At first, Hamas leaders tried to hide the fact that any of its members had been killed in the tunnel. Then they claimed that the men were merely missing. Finally, they released the names of seven of the 11 excavators who were there at the time of the collapse.
Hamas’s statement read in part: “We trod the path of death for your lives’ sake.”
Several days earlier, Faiz Abu Smala, a journalist with close ties to Hamas, wrote on his Facebook page about a meeting with the local commander of Hamas’s military wing: “He admitted to me that they were still working night and day, around the clock, and that the battle they faced would be a matter of the utmost importance, of life and death, and that they had no alternative but to work under all conditions.”
The seven Hamas operatives who were killed were not the first victims Hamas’s tunnels have claimed during their post-2014-war construction and reconstruction. Last month, one of Gilad Shalit’s captors was killed inside a tunnel that collapsed near Khan Yunis. According to sources in Gaza, 12 other Hamas operatives were killed in tunnel collapses last year.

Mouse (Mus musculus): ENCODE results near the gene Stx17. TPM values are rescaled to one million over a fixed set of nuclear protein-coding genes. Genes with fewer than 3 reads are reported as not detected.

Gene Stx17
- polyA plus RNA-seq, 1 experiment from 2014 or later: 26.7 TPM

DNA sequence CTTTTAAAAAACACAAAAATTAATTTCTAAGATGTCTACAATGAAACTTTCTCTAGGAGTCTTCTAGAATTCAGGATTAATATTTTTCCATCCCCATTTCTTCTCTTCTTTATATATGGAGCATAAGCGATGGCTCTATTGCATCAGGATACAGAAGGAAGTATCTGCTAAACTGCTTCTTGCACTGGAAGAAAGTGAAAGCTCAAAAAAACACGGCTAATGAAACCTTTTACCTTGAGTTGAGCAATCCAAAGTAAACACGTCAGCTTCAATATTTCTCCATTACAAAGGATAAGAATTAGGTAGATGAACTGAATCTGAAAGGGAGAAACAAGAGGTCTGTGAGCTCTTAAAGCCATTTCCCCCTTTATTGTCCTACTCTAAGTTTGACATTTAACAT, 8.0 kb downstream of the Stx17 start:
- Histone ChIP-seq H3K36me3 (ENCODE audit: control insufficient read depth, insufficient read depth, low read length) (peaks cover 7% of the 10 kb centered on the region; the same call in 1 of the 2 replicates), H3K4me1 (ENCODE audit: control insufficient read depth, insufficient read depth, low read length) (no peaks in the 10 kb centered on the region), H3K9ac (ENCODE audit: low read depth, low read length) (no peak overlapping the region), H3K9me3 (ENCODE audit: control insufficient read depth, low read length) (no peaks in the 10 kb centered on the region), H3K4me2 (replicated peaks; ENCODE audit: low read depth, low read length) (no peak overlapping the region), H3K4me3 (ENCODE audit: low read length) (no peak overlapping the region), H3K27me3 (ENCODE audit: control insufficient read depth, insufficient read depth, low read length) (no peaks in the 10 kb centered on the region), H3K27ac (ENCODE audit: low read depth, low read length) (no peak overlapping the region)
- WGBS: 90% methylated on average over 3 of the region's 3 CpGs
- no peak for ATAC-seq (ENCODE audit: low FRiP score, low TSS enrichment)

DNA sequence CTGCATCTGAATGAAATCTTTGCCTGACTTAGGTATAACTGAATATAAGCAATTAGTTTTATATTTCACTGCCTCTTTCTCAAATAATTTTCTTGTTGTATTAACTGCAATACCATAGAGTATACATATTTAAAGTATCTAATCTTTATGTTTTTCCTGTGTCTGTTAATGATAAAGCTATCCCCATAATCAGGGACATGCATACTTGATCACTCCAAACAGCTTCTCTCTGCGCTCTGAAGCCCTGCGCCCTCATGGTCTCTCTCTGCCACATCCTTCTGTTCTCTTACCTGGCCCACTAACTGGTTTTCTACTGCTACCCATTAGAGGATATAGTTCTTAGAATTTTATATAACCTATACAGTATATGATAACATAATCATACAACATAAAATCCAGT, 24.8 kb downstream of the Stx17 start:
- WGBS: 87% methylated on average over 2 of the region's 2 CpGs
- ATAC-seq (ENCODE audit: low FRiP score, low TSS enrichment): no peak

Ban Ki-moon touring a Hamas-built tunnel in southern Israel on October 14, 2014. (Haim Zach/Flash90/GPO)
According to the commander, Hamas has already restocked its rocket supply and is ready for a new war. He also said that in the next round of fighting, Hamas would operate “inside the territory of 1948.” This was a broad hint that Hamas plans to engage in terror attacks inside Israel using, among other means, its new and restored cross-border tunnels.
Some might say that these are empty threats of the kind that Hamas makes every so often. But a close look at what is happening right now in the Gaza Strip gives the opposite impression: 18 months after the last war, someone in Gaza is preparing the ground on the public level, and making preparations below ground on the military level, for large-scale escalation leading to another conflict with Israel.
The question is when and under what circumstances.